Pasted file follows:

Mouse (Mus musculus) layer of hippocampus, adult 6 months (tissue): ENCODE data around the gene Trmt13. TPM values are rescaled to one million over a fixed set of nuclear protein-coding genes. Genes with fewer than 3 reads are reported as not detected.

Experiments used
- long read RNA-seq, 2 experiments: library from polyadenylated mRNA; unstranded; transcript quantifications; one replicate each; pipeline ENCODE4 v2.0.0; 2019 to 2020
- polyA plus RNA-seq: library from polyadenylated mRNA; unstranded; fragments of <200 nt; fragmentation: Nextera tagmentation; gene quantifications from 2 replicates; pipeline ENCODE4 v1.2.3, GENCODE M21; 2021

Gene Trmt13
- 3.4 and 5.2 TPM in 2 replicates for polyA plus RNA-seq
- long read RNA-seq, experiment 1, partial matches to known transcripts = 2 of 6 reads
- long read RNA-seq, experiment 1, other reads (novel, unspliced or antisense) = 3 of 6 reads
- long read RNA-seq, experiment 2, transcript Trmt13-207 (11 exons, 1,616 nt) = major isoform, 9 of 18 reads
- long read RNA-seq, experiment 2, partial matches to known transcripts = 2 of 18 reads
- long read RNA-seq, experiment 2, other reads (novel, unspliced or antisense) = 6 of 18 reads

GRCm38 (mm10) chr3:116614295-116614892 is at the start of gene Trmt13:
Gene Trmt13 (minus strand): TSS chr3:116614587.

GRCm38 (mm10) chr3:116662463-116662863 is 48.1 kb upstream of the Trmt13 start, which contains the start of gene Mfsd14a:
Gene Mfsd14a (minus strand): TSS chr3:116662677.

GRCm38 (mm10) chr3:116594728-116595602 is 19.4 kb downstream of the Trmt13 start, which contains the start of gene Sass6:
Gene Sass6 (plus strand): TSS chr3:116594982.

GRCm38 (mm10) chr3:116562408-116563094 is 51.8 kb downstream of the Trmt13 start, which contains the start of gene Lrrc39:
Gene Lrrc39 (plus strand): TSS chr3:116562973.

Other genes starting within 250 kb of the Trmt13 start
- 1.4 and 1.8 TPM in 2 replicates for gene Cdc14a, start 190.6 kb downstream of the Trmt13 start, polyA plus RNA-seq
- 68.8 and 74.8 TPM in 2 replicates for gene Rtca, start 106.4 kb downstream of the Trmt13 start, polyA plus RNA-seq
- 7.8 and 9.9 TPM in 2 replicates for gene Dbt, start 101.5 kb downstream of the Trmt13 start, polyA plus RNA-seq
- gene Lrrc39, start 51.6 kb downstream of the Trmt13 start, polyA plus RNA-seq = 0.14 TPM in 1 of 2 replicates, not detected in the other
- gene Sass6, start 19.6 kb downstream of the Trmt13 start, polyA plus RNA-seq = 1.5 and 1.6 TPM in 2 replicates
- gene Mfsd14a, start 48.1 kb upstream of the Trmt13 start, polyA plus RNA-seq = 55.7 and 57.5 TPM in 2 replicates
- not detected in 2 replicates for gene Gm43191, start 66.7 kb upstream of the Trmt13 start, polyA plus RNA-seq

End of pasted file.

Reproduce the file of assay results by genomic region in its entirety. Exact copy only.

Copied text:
Mouse (Mus musculus) layer of hippocampus, adult 6 months (tissue): ENCODE data around the gene Trmt13. TPM values are rescaled to one million over a fixed set of nuclear protein-coding genes. Genes with fewer than 3 reads are reported as not detected.

Experiments used
- long read RNA-seq, 2 experiments: library from polyadenylated mRNA; unstranded; transcript quantifications; one replicate each; pipeline ENCODE4 v2.0.0; 2019 to 2020
- polyA plus RNA-seq: library from polyadenylated mRNA; unstranded; fragments of <200 nt; fragmentation: Nextera tagmentation; gene quantifications from 2 replicates; pipeline ENCODE4 v1.2.3, GENCODE M21; 2021

Gene Trmt13
- 3.4 and 5.2 TPM in 2 replicates for polyA plus RNA-seq
- long read RNA-seq, experiment 1, partial matches to known transcripts = 2 of 6 reads
- long read RNA-seq, experiment 1, other reads (novel, unspliced or antisense) = 3 of 6 reads
- long read RNA-seq, experiment 2, transcript Trmt13-207 (11 exons, 1,616 nt) = major isoform, 9 of 18 reads
- long read RNA-seq, experiment 2, partial matches to known transcripts = 2 of 18 reads
- long read RNA-seq, experiment 2, other reads (novel, unspliced or antisense) = 6 of 18 reads

GRCm38 (mm10) chr3:116614295-116614892 is at the start of gene Trmt13:
Gene Trmt13 (minus strand): TSS chr3:116614587.

GRCm38 (mm10) chr3:116662463-116662863 is 48.1 kb upstream of the Trmt13 start, which contains the start of gene Mfsd14a:
Gene Mfsd14a (minus strand): TSS chr3:116662677.

GRCm38 (mm10) chr3:116594728-116595602 is 19.4 kb downstream of the Trmt13 start, which contains the start of gene Sass6:
Gene Sass6 (plus strand): TSS chr3:116594982.

GRCm38 (mm10) chr3:116562408-116563094 is 51.8 kb downstream of the Trmt13 start, which contains the start of gene Lrrc39:
Gene Lrrc39 (plus strand): TSS chr3:116562973.

Other genes starting within 250 kb of the Trmt13 start
- 1.4 and 1.8 TPM in 2 replicates for gene Cdc14a, start 190.6 kb downstream of the Trmt13 start, polyA plus RNA-seq
- 68.8 and 74.8 TPM in 2 replicates for gene Rtca, start 106.4 kb downstream of the Trmt13 start, polyA plus RNA-seq
- 7.8 and 9.9 TPM in 2 replicates for gene Dbt, start 101.5 kb downstream of the Trmt13 start, polyA plus RNA-seq
- gene Lrrc39, start 51.6 kb downstream of the Trmt13 start, polyA plus RNA-seq = 0.14 TPM in 1 of 2 replicates, not detected in the other
- gene Sass6, start 19.6 kb downstream of the Trmt13 start, polyA plus RNA-seq = 1.5 and 1.6 TPM in 2 replicates
- gene Mfsd14a, start 48.1 kb upstream of the Trmt13 start, polyA plus RNA-seq = 55.7 and 57.5 TPM in 2 replicates
- not detected in 2 replicates for gene Gm43191, start 66.7 kb upstream of the Trmt13 start, polyA plus RNA-seq